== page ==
HHS Secretary Mike Leavitt announced today the members of the advisory committee that will make recommendations pertaining to the development of the first federal guidelines to focus on physical activity.
The Physical Activity Guidelines for Americans is to be issued in late 2008. The report will provide science-based recommendations on the latest knowledge about activity and health, with depth and flexibility to target specific population subgroups, such as seniors, children, and persons with disabilities. Secretary Leavitt announced the initiative in October.
"These experts have a broad array of knowledge of the health value of physical activity," Secretary Leavitt said. "I look forward to working with them to develop evidence-based guidelines on physical activity levels."
The advisory committee will hold its first meeting June 28 and 29, 2007. The committee will survey the history of physical activity guidelines in the U.S., and be introduced to the systematic evidence review process that will form the basis of the deliberations. The committee will also examine and summarize research that can be used as the basis of the guidelines and make suggestions on what should be included. The department will consider the research and the committee's recommendations as it develops guidelines.Members of the Physical Activity Guidelines Advisory Committee are: Rod K. Dishman, Ph.D., professor of exercise science and director, Exercise Psychology Laboratory, Department of Kinesiology, University of Georgia, Athens, Ga.
Dr. Dishman is an expert in the area of mental health benefits of physical activity. Internationally recognized for his research on the determinants of physical activity and related neurobiological adaptations, Dr. Dishman has authored seminal reviews of the research literature, 125 refereed articles, 35 invited book chapters, three textbooks, and two edited books on exercise and public health. He was a contributing author of the Recommended Quality and Quantity of Exercise for Healthy Adults
published in 1998 by the American College of Sports Medicine (ACSM) and Physical Activity and Health: a Report of the U.S. Surgeon General. William Haskell, Ph.D., professor of medicine (active emeritus), Stanford University School of Medicine, Stanford, Calif.,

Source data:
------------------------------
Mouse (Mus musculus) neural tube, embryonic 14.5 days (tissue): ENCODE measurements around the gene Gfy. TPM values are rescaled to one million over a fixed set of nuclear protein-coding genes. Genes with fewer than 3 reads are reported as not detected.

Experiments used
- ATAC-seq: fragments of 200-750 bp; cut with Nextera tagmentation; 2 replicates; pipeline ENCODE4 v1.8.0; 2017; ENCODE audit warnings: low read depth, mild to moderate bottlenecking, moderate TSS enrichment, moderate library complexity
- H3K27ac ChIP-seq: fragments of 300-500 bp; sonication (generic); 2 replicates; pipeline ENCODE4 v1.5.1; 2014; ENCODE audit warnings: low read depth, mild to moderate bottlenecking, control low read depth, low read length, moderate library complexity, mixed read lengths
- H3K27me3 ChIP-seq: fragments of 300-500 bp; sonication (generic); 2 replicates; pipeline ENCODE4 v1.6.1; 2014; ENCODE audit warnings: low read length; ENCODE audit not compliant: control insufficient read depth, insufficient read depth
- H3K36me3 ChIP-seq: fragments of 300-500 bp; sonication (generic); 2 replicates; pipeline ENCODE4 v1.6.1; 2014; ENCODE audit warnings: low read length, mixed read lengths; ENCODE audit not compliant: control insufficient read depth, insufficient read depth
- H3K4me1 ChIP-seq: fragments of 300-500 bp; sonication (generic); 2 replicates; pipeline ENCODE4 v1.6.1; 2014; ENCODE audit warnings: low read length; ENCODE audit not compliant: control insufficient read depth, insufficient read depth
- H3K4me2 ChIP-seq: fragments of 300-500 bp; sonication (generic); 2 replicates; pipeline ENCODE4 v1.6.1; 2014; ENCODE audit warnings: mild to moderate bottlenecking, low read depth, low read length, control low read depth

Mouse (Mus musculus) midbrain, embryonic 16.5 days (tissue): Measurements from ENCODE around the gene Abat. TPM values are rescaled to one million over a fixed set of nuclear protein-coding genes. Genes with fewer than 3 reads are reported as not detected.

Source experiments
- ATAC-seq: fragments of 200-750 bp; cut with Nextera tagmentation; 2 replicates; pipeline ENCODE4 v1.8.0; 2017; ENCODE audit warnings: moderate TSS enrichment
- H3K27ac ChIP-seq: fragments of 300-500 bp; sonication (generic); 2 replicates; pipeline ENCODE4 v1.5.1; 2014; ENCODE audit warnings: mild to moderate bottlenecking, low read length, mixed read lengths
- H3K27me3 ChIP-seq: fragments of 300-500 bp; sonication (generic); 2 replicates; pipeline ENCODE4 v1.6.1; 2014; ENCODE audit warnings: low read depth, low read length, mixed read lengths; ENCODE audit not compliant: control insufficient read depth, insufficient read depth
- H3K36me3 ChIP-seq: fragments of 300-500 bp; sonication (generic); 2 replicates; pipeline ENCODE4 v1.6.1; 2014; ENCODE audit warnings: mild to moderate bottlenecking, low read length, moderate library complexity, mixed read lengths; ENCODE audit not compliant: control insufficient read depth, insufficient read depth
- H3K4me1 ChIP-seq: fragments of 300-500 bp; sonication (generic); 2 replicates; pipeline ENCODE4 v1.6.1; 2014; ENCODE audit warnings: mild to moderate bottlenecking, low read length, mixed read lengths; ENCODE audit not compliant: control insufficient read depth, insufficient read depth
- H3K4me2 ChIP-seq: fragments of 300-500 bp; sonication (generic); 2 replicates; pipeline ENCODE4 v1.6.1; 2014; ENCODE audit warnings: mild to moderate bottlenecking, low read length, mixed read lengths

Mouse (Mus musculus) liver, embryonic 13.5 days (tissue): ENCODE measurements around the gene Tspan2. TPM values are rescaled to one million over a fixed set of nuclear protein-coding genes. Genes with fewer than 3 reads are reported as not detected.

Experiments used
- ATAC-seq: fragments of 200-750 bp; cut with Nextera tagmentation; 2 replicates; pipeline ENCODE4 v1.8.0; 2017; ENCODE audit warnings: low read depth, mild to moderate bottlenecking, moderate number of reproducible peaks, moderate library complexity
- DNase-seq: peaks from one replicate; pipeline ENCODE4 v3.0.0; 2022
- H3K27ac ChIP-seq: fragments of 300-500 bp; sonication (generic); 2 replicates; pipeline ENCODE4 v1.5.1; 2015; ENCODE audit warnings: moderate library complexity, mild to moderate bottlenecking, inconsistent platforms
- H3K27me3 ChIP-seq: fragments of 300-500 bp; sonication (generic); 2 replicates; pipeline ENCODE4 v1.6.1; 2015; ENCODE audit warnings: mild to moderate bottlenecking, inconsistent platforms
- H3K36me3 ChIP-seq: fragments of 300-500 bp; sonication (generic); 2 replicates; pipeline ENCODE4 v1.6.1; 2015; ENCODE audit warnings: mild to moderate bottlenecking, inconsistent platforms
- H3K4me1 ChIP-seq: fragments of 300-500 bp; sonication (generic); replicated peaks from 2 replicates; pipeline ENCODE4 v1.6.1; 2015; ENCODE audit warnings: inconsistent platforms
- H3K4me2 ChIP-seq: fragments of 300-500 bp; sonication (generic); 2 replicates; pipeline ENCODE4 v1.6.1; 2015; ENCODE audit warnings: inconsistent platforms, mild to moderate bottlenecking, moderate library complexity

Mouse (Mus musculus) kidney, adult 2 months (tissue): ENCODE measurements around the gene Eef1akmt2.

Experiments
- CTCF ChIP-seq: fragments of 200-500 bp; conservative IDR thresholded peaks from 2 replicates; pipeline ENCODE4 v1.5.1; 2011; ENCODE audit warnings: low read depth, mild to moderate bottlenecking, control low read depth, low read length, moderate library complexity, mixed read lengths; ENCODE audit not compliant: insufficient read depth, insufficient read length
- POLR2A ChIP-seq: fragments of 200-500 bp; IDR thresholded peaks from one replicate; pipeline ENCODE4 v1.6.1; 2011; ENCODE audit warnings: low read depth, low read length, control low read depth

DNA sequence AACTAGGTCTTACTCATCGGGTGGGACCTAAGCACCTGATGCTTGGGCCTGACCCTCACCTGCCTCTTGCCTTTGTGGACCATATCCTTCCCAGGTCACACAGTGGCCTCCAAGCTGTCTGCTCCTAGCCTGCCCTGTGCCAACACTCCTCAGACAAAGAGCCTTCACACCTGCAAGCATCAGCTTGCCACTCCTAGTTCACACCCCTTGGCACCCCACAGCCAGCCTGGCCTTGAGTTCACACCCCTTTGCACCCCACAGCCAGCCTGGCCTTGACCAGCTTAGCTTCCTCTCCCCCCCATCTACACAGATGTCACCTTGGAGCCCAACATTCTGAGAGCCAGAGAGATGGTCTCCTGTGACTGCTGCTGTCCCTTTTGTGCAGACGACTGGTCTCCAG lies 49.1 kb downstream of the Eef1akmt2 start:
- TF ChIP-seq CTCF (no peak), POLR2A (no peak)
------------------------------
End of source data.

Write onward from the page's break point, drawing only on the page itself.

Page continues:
has been appointed as chair of the Committee. Professor Haskell has spent 40 years researching the effects of habitual physical activity on health and performance, especially in chronic disease prevention, cardiac rehabilitation, and assessment of physical activity in free-living populations. He is an expert in physiology with extensive knowledge of current recommendations for adults. He has participated in committees that have developed guidelines for physical activity and health for the ACSM, American Heart Association (AHA), American College of Cardiology, the National Institutes of Health (NIH) and the Centers for Disease Control and Prevention (CDC). He is actively involved in physical activity and health research and development and distribution of educational materials to health professionals and the public.Edward Howley, Ph.D., professor emeritus, Department of Exercise, Sport, and Leisure Studies, University of Tennessee, Knoxville, Tenn.
Dr. Howley has 35 years of experience teaching and conducting research in exercise physiology and fitness. He is a past president of the ACSM and currently serves as editor-in-chief of the ACSM Health & Fitness Journal and as a member of the Science Board of the President's Council on Physical Fitness and Sports. Dr. Howley is an expert in metabolism and energy expenditure, fitness guidelines, and fitness assessment. He recently helped to develop the East Tennessee 2-Step Healthy Weight Initiative, a collaboration between the University of Tennessee, the Knox County Health Department and the East Tennessee Regional Health Office.Wendy Kohrt, Ph.D., professor of medicine, Division of Geriatric Medicine, University of Colorado at Denver and Health Sciences Center, Denver, Colo.
Dr. Kohrt has conducted clinical intervention studies toward understanding the health benefits of physical activity in older people for more than 20 years. Her research focuses on reducing risk for chronic diseases and conditions like osteoporosis, type 2 diabetes, abdominal obesity, and physical disability. She chaired the writing committee for the 2004 ACSM Position Stand on Physical Activity and Bone Health. Dr. Kohrt established the Investigations in Metabolism, Aging, Gender, and Exercise research group at the University of Colorado, which has the goal to be a national leader in aging research focused on the prevention of disease and the maintenance of functional independence in old age.William Kraus, M.D., professor, Division of Cardiovascular Medicine, Department of Medicine, Duke University School of Medicine, Durham, N.C.